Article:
In the previous post we talked about the difficulties when trying to recognize widgets through its accessibility information. If normally is a pain, it can certainly be worse when dealing with labels.
Labels text does not only change their text when the language is changed, but they can change their text in different states of the application work flow. Let’s imagine that an application uses the same label to show error messages to the user (very common scenario). If the label does not have correctly set its ‘name’ in the accessibility information (very very common scenario), then the name of the label will be the current text of the label, and our test script won’t be able to gather errors or any other information from these labels.
If the text of the label has some kind of structure, though, some of this information can be retrieved, using regular expressions to search for common patterns, for example, if error messages always start with the text ‘Error:’ we could get the rest of the text of the label to obtain the error message.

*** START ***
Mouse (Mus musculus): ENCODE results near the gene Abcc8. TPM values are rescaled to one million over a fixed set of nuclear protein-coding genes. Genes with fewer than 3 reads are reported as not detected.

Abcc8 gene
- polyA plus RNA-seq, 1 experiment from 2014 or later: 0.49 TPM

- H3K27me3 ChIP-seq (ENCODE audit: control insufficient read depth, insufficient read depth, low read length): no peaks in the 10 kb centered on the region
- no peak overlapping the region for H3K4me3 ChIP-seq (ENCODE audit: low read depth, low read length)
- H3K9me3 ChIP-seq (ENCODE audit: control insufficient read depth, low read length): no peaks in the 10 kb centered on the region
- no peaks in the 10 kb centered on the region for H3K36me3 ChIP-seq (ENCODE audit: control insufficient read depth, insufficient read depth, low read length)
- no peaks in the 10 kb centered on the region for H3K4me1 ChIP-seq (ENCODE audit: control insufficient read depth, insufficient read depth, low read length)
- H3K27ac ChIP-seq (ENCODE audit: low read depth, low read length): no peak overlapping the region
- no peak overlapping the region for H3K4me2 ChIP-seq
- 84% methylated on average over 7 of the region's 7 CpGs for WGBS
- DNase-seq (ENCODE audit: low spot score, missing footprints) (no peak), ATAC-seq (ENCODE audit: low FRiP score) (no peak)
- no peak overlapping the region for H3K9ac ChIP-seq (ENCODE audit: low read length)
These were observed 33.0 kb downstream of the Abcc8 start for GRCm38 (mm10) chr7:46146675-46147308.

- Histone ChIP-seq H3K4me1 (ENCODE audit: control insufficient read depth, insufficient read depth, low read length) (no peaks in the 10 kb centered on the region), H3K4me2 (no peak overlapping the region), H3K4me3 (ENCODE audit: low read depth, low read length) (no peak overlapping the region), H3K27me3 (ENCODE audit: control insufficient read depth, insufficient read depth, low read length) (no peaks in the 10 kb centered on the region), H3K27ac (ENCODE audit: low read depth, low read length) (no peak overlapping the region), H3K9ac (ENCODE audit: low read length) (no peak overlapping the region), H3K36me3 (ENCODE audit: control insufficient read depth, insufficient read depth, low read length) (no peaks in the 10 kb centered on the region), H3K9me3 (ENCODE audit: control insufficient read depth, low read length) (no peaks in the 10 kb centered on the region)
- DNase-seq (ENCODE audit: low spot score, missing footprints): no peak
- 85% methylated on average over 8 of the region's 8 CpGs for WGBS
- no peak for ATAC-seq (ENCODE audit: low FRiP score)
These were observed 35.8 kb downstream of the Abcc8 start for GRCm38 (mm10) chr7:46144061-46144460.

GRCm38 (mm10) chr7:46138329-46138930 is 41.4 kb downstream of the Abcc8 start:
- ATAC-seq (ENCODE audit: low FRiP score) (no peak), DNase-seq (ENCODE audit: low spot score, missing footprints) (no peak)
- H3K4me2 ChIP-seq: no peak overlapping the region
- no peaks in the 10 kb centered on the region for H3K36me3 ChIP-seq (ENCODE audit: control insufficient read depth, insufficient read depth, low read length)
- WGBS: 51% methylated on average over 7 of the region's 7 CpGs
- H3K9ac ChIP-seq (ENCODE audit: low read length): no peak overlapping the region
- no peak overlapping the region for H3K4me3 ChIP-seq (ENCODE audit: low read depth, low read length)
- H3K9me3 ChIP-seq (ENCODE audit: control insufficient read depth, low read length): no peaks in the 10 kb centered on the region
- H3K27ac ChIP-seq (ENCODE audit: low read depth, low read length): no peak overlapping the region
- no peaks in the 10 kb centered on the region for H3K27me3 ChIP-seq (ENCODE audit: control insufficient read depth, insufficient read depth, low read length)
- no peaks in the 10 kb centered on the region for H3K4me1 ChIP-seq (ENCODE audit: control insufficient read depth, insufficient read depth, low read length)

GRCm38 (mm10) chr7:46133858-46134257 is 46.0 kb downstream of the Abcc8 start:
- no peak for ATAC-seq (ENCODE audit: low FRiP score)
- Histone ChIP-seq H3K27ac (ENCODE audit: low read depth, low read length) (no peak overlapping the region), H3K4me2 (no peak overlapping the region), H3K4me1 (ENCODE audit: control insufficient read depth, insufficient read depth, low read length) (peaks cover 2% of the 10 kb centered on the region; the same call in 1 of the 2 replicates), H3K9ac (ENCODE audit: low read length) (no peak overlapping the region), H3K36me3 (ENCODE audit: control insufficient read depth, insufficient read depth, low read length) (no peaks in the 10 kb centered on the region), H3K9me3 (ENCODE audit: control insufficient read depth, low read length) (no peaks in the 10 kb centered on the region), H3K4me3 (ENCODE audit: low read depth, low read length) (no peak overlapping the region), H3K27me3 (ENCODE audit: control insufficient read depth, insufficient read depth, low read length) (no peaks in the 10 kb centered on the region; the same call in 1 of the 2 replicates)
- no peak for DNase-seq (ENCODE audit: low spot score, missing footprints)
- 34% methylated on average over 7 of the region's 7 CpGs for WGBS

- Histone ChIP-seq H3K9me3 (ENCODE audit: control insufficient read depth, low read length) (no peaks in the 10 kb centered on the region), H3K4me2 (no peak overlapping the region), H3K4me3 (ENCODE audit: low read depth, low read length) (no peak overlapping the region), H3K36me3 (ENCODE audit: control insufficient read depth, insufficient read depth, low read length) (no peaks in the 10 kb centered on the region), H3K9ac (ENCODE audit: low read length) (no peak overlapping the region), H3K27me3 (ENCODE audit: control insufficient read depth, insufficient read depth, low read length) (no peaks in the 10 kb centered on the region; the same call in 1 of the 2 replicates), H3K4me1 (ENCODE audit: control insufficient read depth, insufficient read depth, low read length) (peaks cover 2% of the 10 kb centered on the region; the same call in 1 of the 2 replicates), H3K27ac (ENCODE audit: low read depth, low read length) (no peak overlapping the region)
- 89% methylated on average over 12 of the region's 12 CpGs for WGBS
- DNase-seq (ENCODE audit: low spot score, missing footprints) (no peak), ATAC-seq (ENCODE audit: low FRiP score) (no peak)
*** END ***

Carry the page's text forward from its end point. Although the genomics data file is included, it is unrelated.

For Ubuntu we are using some of these “pattern” labels to get some useful information from the applications. In the update-manager a label with the pattern “You can install n updates.”, is shown every time at least one update is available, where n is the number of available updates. The method number_udpates, part of the Ubuntu testing library, scans the available labels for that pattern and returns the number of available updates. Anyone wanting to write a test for update-manager can use this and any other available method in his or her test script.